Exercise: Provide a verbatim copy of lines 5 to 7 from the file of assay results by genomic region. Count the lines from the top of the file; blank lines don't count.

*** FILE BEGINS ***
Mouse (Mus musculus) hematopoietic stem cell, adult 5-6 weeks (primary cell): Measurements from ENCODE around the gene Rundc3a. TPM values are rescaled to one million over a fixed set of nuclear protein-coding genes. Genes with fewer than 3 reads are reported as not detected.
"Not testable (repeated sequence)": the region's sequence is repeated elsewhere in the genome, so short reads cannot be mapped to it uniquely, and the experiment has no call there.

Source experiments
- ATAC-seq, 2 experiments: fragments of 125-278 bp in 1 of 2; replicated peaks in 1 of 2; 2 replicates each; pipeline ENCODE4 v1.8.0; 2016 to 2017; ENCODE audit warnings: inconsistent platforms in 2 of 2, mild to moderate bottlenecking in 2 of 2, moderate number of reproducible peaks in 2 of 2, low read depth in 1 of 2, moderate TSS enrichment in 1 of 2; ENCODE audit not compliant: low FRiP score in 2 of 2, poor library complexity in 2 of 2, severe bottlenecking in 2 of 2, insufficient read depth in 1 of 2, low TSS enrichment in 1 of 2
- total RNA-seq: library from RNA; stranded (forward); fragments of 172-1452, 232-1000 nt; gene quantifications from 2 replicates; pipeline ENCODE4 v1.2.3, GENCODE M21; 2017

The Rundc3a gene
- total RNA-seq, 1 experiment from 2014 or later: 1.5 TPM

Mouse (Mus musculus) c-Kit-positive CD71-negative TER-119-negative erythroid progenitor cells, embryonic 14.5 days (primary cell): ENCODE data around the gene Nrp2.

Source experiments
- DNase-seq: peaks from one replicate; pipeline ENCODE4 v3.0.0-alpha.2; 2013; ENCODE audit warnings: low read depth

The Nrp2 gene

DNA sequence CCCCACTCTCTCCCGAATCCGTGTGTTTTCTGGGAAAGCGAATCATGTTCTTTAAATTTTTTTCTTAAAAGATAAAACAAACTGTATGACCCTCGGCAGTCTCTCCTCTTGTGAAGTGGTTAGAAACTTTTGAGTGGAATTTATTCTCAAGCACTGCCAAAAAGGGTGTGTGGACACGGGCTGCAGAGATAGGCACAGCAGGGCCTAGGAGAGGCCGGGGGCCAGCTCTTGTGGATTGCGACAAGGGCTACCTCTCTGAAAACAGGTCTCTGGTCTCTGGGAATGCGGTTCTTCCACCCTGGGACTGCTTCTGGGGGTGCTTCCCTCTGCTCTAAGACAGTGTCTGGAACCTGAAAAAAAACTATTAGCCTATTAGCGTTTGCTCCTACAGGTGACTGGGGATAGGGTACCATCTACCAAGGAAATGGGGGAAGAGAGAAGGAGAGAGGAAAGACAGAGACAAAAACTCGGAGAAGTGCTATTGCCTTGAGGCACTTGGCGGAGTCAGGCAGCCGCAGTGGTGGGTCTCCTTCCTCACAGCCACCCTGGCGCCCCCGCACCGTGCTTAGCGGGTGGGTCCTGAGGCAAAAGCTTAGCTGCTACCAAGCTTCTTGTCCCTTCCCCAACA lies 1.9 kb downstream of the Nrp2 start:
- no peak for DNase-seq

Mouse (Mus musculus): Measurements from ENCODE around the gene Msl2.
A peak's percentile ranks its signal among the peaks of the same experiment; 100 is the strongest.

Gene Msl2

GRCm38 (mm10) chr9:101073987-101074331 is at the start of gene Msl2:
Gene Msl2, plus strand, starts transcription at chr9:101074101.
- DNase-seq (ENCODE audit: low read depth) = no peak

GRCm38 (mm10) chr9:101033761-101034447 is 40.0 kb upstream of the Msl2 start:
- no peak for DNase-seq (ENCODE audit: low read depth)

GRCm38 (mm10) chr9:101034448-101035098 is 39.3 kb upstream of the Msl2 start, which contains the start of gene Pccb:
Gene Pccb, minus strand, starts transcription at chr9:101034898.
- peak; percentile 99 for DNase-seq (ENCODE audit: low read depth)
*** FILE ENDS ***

- total RNA-seq: library from RNA; stranded (forward); fragments of 172-1452, 232-1000 nt; gene quantifications from 2 replicates; pipeline ENCODE4 v1.2.3, GENCODE M21; 2017

The Rundc3a gene
- total RNA-seq, 1 experiment from 2014 or later: 1.5 TPM